Geist interviewed MSNBC commentator McCaffrey at 6:30 A.M. EDT this morning. McCaffrey at one point opined that he could envision the possibility of reconciliation between Iraqi Shias and Sunnis. Geist was not so sanguine.
MSNBC'S WILLIE GEIST: Could we possibly stay there long enough, though, to see a reconciliation between Sunni and Shia? We're talking years, possibly generations for that to change, aren't we?
Later, looking ahead to tonight's Dem debate, Geist's focus was on which candidate could extricate us from Iraq fastest.
GEIST: Which [candidate] gives you the best sense that they will help us end this war, get us out of there?
On Tuesday’s "Good Morning America," reporter Jake Tapper used the story that Rudy Giuliani’s daughter had joined a pro-Barack Obama Facebook group as a segue to recount the travails of other presidential children. Somehow, his list of wayward youths included only the offspring of famous Republican politicians, while ignoring Democratic embarrassments, such as the recent drug arrest of Al Gore III.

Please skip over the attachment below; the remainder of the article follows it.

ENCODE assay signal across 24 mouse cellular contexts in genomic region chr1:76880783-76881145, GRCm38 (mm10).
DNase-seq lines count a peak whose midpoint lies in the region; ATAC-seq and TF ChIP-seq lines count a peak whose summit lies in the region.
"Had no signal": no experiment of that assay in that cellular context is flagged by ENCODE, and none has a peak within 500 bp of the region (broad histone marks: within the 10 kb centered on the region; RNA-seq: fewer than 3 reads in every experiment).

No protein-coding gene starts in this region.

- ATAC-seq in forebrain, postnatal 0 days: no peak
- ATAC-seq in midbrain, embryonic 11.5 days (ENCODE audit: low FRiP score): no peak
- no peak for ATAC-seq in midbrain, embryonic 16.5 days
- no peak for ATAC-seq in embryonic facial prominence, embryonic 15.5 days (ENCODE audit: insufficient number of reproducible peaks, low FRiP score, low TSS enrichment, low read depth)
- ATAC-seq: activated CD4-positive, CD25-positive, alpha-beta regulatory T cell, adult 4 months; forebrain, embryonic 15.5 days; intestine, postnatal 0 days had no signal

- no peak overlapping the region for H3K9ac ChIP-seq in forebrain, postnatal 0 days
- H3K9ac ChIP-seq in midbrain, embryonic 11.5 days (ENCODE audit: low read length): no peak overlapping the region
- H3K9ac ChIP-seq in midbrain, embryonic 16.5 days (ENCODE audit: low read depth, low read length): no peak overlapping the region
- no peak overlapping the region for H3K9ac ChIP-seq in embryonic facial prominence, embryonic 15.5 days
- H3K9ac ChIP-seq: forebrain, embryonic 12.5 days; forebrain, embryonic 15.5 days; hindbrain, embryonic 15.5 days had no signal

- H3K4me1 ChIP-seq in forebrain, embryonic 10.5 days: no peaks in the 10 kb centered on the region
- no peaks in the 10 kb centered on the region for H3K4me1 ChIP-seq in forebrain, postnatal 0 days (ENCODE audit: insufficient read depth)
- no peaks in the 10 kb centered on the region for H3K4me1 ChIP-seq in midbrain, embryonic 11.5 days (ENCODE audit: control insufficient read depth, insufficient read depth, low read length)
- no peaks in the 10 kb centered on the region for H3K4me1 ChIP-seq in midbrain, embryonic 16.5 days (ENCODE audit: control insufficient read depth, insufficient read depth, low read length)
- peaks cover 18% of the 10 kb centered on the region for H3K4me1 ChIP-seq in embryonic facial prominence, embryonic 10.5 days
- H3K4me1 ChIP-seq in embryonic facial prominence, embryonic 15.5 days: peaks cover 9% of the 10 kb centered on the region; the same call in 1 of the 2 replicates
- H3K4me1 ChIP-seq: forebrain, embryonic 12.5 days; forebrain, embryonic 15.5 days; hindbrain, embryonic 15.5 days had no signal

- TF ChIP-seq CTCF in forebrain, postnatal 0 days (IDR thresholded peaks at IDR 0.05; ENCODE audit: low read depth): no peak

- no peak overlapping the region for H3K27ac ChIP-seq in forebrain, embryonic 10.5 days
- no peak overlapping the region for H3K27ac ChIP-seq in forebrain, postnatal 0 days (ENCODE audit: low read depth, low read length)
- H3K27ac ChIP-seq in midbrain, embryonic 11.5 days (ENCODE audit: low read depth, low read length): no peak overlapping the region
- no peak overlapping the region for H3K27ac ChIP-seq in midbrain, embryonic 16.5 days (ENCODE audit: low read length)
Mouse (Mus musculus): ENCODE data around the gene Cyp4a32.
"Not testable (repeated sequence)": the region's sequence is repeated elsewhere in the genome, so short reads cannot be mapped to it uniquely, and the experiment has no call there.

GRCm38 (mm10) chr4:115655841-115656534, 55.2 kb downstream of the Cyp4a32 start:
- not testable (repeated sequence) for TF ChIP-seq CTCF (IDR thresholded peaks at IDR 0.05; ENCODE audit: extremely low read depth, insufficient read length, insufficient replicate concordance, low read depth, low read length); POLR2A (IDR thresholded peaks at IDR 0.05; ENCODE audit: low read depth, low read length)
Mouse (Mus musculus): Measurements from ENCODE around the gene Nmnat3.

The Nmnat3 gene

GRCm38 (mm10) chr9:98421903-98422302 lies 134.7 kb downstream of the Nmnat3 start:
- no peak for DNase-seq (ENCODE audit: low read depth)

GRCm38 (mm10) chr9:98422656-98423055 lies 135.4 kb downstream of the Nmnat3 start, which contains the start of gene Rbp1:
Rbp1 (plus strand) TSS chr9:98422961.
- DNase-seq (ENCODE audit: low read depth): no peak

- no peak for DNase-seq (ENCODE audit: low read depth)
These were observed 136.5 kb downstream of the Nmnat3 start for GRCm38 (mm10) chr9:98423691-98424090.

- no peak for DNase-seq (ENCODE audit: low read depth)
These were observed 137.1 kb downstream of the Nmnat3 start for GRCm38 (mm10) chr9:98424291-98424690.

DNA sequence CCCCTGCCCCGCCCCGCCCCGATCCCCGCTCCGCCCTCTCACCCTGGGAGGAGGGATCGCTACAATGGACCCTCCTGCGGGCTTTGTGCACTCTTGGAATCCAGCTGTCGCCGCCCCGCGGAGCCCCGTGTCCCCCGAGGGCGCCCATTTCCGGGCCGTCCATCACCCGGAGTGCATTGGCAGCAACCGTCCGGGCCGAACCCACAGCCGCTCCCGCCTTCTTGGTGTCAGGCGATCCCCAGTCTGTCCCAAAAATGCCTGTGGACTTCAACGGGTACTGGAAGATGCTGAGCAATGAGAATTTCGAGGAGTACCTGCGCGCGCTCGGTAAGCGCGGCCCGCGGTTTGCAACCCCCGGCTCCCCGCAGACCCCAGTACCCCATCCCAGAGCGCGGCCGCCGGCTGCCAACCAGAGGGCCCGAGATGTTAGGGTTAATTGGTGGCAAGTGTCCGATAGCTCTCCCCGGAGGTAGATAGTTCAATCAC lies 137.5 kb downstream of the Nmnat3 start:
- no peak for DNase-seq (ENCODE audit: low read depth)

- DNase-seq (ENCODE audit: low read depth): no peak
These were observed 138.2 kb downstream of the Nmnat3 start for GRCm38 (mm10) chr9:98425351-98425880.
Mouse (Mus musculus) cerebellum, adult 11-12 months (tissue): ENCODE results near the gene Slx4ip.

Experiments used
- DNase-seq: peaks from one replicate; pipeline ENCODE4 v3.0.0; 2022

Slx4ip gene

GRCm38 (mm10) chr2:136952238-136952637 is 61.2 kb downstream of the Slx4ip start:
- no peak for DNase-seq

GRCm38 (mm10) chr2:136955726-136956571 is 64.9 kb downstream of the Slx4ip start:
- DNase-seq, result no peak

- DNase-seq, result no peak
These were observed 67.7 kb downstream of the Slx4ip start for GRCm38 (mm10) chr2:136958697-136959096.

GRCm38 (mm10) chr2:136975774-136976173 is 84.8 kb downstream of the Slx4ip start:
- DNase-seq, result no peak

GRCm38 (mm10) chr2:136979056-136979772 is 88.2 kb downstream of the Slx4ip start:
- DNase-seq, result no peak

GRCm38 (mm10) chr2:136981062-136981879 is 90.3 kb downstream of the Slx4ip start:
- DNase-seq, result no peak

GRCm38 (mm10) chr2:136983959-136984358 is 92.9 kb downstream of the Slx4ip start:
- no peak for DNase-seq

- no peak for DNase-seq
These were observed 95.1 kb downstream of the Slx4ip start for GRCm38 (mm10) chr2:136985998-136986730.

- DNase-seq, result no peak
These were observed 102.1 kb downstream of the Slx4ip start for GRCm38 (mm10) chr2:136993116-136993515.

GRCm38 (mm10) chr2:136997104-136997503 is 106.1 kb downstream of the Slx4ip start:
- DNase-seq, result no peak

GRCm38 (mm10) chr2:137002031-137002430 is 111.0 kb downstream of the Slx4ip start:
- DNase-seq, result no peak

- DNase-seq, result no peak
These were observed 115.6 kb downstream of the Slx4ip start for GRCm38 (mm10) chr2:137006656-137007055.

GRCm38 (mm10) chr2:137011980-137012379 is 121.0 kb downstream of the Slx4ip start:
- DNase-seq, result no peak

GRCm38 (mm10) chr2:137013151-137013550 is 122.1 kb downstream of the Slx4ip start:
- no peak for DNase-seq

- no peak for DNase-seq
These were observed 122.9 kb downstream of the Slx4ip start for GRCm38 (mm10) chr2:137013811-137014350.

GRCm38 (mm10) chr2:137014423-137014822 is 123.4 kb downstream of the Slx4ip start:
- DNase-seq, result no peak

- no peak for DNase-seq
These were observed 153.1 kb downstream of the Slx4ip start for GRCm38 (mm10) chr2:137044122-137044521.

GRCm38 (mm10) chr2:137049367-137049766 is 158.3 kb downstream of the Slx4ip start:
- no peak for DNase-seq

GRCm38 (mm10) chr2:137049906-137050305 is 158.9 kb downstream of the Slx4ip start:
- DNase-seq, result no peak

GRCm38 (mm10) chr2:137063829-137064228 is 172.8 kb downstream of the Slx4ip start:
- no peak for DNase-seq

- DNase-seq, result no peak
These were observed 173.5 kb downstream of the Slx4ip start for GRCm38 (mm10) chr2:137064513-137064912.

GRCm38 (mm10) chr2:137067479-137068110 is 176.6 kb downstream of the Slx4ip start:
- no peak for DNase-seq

Additionally, GMA anchor Diane Sawyer closed the segment by discussing parent/child relationships with guest host George Stephanopoulos. Sawyer mentioned how she fought with her father, a Republican judge, over politics:
Diane Sawyer: "...I remember what a hard time I gave my father about politics."
On Monday’s "Good Morning America," guest host George Stephanopoulos pressed 2008 Republican candidate Mitt Romney over whether he will "do more to address" the issue of his Mormon faith.
This is the same ABC program that has repeatedly raised questions about whether the former Massachusetts governor’s religion could damage his ‘08 chances. In June, reporter Dan Harris speculated on how "uncomfortable questions" about Mormonism could harm the campaign.
In contrast, GMA gushed over a CNN sponsored event in June where Democratic candidates discussed their faith. An onscreen graphic wondered, "Are evangelicals embracing Democrats? New party of God?" For that segment, co-host Robin Roberts marveled, "...Senator Obama out on the campaign trail has, has freely talked about his faith." She also played an extended clip of Hillary Clinton discussing the important role faith played in her life.
Slate magazine found out that Rudy Giuliani's daughter Caroline has a crush on Obama.